The fact is, though, that yes, JetBlue loves its customers and offers good service at great rates. It also, due to complete and inarguable incompetence, trapped dozens of people on a runway for over ten hours. Apologizing shouldn't be a pleasant surprise, it should be step one. If any other airline did this we'd be trying to set their headquarters on fire.
They all suck
It's annoying that many find it hard to believe that you can call the current holder of any title or status the "worst" out of all of them. When I say the president is the worst president ever, people always seem to whine that I'm just saying that it's because he's the president now. I'm not sure why there's some invisible rule that the worst ever can't be the current thing you're living through.
I'm sorry that it bothers a lot of right-wingers that John McCain has joined the chorus of pointing out that Donald Rumsfeld is the worst Secretary of Defense in our nation's history. But if you want to oppose that statement you're going to have to do a lot more than simply say that it's because his tenure was so recent.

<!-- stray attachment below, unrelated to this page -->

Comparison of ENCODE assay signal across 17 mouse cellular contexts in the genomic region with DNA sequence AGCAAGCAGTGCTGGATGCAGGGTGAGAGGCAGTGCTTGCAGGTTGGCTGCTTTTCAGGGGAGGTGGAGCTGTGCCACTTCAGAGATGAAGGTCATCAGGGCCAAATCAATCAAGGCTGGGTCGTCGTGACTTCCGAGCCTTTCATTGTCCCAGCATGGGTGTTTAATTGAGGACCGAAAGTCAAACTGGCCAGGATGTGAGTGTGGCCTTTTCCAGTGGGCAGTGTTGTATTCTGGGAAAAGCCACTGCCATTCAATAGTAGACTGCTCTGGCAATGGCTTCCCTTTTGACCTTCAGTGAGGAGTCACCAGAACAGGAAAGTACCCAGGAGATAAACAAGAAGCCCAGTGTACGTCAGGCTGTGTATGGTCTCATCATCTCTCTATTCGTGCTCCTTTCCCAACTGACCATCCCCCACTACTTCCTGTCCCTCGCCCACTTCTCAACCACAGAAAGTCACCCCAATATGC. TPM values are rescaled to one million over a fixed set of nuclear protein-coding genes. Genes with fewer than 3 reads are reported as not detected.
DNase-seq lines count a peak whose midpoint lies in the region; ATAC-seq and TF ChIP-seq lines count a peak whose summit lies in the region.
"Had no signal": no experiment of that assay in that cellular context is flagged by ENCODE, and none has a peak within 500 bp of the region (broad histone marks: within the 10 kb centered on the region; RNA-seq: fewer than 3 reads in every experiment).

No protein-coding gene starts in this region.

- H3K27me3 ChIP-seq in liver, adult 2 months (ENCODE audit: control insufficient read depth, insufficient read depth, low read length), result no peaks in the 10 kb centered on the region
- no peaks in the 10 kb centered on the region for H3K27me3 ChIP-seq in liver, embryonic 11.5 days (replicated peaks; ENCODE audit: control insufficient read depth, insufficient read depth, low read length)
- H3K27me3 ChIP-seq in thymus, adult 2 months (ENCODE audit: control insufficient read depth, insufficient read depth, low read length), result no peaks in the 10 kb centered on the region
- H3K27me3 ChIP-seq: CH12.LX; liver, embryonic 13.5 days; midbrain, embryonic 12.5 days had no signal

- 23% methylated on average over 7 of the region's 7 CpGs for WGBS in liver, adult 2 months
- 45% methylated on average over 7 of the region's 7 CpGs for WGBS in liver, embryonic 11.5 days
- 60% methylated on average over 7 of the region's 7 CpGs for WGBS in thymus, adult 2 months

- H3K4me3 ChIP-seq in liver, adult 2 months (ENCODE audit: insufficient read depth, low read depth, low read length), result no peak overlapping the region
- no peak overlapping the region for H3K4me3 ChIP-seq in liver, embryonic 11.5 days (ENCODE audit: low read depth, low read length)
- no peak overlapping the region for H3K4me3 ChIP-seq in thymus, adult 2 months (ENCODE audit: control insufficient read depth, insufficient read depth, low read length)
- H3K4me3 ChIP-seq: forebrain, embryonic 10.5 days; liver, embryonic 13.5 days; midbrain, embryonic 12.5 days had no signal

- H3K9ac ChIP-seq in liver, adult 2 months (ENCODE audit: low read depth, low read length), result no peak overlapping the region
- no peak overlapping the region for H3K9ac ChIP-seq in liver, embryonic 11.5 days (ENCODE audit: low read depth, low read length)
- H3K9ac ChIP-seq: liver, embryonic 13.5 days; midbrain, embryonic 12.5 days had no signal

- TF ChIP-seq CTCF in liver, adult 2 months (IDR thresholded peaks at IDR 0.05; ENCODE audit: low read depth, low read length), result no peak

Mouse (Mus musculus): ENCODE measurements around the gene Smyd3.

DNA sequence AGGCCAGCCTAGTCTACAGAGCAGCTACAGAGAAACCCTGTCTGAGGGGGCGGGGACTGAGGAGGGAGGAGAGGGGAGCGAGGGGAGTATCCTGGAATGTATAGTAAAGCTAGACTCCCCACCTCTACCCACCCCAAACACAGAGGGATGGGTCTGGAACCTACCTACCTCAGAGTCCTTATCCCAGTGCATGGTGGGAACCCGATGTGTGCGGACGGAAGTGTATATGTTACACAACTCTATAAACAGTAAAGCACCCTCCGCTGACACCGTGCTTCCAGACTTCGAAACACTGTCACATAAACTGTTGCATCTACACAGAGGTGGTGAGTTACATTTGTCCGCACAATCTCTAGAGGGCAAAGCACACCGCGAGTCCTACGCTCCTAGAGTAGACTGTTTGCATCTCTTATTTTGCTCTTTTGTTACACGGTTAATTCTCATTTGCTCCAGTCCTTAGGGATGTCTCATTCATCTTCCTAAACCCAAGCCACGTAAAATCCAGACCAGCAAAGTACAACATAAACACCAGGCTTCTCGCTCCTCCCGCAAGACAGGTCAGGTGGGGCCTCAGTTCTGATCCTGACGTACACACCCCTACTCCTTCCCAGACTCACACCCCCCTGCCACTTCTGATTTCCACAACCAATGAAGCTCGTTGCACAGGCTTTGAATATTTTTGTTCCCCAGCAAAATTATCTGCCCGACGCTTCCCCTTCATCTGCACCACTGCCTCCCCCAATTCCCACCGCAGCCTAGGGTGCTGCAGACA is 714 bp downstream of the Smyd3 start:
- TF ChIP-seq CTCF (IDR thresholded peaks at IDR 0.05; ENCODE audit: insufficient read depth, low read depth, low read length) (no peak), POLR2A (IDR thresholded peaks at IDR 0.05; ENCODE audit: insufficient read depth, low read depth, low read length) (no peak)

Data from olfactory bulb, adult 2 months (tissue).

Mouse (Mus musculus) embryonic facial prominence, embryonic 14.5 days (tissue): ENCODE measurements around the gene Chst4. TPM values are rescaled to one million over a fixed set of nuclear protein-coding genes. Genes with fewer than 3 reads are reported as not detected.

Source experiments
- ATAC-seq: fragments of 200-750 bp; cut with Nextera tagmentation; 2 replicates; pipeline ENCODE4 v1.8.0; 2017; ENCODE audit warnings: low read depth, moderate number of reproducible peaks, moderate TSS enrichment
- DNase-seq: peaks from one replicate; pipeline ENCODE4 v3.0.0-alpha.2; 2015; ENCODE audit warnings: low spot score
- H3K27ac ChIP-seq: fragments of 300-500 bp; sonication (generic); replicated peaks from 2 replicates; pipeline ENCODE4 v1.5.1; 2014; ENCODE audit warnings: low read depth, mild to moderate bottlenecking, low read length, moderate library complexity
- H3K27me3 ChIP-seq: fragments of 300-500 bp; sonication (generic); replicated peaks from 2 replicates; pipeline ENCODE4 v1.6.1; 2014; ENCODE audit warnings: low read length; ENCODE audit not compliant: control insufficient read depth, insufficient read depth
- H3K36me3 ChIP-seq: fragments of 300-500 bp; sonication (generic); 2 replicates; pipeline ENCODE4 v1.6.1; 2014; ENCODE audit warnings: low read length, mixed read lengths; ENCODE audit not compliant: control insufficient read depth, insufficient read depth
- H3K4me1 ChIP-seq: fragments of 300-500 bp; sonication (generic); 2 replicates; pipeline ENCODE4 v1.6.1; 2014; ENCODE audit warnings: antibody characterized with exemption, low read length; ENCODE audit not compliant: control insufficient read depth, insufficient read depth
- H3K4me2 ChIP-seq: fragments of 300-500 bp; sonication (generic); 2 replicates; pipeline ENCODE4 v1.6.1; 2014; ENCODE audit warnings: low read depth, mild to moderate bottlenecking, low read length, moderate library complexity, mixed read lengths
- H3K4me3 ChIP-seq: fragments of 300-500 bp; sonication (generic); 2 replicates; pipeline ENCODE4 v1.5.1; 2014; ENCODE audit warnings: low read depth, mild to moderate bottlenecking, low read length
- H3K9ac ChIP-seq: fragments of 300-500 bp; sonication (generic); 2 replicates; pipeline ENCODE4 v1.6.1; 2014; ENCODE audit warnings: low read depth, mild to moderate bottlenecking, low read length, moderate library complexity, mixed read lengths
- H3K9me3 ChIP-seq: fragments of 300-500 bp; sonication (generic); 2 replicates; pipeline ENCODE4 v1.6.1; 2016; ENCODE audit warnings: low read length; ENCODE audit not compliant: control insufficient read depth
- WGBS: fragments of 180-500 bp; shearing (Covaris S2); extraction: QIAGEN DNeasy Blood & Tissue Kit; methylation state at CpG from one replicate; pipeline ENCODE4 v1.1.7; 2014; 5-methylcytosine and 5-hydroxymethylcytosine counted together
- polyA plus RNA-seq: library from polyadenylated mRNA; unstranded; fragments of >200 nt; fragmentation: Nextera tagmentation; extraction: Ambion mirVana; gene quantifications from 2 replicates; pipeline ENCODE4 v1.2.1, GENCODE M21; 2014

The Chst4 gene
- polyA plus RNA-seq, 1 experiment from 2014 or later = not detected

The fact is, they're all the worst. Rumsfeld is the worst SecDef in American history. Rice is easily one of the worst Secretaries of State. Rove, for all the mystique of his dirty tricks, is a miserable Chief of Staff, having allowed unfettered corruption and leaks in what is supposed to be a period of intense internal security to pass by for the sake of electoral convenience, which ultimately failed miserably in 2006. Elizabeth Dole is the most embarrassingly incompetent leader the NRSC ever had. Christie Whitman's singular act of significance as head of the EPA was lying about the danger of the air over Manhattan post-9/11: an act that could potentially give a few million people cancer in the next two decades. John Ashcroft wasted a couple grand on ten-foot burquas while helping Rice and Powell ignore the greatest and most fatal security breach in the history of the United States to a scale so horrific and neglectful it made his successor's allowance of a few thousand people in New Orleans to drown while an entire city was wiped off the map look "not as bad." And all of this is without even getting into Bernie Kerik and Harriet Miers, who were so unfit for their jobs even right-wingers laughed at them, and Michael Brown, who at this point has become an adjective.